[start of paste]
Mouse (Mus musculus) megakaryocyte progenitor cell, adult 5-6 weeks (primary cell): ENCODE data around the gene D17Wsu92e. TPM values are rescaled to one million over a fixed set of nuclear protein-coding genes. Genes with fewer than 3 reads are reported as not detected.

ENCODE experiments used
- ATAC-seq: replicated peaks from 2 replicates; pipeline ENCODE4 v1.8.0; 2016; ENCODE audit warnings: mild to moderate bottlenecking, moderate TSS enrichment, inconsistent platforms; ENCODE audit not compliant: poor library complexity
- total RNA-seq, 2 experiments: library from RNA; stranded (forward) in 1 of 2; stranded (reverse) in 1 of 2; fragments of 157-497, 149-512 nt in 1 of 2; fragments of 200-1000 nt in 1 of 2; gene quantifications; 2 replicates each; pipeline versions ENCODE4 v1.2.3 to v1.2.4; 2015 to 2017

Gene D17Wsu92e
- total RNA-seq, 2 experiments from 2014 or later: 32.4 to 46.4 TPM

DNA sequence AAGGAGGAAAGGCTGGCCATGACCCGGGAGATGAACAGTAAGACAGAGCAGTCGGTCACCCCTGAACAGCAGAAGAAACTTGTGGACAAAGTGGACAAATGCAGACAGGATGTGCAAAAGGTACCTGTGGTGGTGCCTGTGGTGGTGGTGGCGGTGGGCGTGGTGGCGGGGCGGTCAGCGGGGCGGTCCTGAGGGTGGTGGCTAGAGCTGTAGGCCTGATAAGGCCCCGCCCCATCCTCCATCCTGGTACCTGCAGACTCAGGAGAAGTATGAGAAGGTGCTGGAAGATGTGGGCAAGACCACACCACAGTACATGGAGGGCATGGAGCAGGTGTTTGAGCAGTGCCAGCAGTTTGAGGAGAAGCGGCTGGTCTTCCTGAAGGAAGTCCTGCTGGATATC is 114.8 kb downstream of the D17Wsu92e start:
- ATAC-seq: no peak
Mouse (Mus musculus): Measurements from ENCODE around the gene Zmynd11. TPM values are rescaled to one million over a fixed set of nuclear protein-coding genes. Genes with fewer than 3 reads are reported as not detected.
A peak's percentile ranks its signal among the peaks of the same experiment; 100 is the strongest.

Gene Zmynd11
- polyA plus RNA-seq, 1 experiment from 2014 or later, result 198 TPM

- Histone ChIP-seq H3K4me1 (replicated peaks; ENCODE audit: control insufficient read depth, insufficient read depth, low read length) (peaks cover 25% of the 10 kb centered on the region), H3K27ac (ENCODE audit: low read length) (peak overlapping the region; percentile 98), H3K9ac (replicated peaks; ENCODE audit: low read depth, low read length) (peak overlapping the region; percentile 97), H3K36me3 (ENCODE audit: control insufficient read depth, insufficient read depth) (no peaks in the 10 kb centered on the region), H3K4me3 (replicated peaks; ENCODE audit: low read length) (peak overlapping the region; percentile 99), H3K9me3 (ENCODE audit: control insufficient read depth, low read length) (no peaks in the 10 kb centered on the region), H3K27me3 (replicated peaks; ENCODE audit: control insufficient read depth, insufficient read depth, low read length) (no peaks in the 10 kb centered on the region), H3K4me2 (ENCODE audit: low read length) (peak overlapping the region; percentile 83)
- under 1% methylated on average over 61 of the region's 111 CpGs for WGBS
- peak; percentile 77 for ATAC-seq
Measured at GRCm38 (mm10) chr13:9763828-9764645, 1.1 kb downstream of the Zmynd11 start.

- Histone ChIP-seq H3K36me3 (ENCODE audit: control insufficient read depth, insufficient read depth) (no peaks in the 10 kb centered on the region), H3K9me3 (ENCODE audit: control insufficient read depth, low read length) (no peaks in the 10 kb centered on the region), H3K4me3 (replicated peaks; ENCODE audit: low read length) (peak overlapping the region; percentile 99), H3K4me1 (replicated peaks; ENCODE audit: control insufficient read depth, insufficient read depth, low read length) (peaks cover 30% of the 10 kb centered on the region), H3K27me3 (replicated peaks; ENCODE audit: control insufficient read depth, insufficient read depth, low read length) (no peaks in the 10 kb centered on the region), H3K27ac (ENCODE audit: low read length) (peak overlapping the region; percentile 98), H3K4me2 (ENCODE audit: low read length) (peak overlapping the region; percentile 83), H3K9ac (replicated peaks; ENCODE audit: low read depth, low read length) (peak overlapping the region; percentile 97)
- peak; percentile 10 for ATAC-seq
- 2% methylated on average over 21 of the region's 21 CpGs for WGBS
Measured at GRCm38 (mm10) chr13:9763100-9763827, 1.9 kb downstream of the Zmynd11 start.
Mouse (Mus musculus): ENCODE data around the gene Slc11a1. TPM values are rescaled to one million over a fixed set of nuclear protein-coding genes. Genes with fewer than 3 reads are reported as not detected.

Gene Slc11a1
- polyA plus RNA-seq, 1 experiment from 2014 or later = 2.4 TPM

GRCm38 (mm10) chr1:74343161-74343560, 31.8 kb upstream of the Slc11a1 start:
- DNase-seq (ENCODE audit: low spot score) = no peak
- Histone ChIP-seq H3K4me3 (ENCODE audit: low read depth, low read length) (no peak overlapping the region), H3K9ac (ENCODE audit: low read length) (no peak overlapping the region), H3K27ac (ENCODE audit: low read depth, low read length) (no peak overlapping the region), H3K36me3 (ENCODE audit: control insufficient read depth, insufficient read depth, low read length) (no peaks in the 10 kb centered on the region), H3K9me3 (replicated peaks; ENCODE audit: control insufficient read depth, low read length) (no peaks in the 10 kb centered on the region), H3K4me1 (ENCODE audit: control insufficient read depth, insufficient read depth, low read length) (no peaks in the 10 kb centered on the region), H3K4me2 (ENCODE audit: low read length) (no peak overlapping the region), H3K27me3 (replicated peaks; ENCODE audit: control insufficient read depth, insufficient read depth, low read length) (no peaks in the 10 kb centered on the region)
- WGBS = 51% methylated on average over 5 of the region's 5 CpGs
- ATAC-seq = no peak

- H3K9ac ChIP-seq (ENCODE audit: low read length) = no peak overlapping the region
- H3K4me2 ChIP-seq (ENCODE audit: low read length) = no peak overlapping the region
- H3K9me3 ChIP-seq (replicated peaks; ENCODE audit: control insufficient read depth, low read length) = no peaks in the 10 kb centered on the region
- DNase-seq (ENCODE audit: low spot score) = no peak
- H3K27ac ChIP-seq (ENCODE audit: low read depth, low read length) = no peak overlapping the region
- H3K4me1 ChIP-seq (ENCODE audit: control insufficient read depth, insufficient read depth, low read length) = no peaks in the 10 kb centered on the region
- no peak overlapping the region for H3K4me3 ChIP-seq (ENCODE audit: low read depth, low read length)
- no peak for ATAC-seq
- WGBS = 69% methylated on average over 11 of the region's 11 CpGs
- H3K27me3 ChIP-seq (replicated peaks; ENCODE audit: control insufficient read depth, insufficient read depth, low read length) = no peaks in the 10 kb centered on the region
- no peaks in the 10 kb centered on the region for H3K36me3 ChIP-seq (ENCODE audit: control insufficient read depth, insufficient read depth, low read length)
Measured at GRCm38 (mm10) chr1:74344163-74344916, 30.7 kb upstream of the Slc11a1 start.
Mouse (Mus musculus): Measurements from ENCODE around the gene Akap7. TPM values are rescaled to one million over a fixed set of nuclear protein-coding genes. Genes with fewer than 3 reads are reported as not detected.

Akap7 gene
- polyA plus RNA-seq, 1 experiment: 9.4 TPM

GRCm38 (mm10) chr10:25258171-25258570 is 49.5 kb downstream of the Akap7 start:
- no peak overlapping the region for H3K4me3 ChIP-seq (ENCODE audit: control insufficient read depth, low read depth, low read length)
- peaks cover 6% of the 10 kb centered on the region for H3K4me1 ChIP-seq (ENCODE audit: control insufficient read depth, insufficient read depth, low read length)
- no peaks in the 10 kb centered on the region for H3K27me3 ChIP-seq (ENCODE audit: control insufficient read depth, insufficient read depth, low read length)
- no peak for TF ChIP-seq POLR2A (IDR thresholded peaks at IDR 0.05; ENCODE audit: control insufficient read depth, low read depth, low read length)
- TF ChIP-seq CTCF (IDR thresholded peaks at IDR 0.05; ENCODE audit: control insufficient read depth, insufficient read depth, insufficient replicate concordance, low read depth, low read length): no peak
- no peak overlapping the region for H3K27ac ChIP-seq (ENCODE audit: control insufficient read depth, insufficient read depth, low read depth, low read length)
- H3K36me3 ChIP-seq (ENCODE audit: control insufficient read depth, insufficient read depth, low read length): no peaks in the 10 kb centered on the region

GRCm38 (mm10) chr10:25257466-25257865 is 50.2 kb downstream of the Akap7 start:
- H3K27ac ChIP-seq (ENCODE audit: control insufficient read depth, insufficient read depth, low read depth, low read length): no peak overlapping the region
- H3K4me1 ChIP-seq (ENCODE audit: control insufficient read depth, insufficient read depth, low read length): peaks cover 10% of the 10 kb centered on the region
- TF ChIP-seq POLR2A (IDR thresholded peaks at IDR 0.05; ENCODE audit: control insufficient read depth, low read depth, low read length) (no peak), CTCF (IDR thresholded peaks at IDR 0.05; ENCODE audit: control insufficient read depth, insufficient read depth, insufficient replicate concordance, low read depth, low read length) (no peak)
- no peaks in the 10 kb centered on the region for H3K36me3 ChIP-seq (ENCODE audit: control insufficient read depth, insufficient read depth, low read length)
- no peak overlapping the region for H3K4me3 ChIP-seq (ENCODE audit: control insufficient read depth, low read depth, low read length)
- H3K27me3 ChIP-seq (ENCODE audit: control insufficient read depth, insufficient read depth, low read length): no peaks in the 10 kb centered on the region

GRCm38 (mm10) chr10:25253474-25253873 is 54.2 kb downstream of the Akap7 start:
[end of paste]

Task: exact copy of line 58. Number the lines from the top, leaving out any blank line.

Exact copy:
- H3K27me3 ChIP-seq (ENCODE audit: control insufficient read depth, insufficient read depth, low read length): no peaks in the 10 kb centered on the region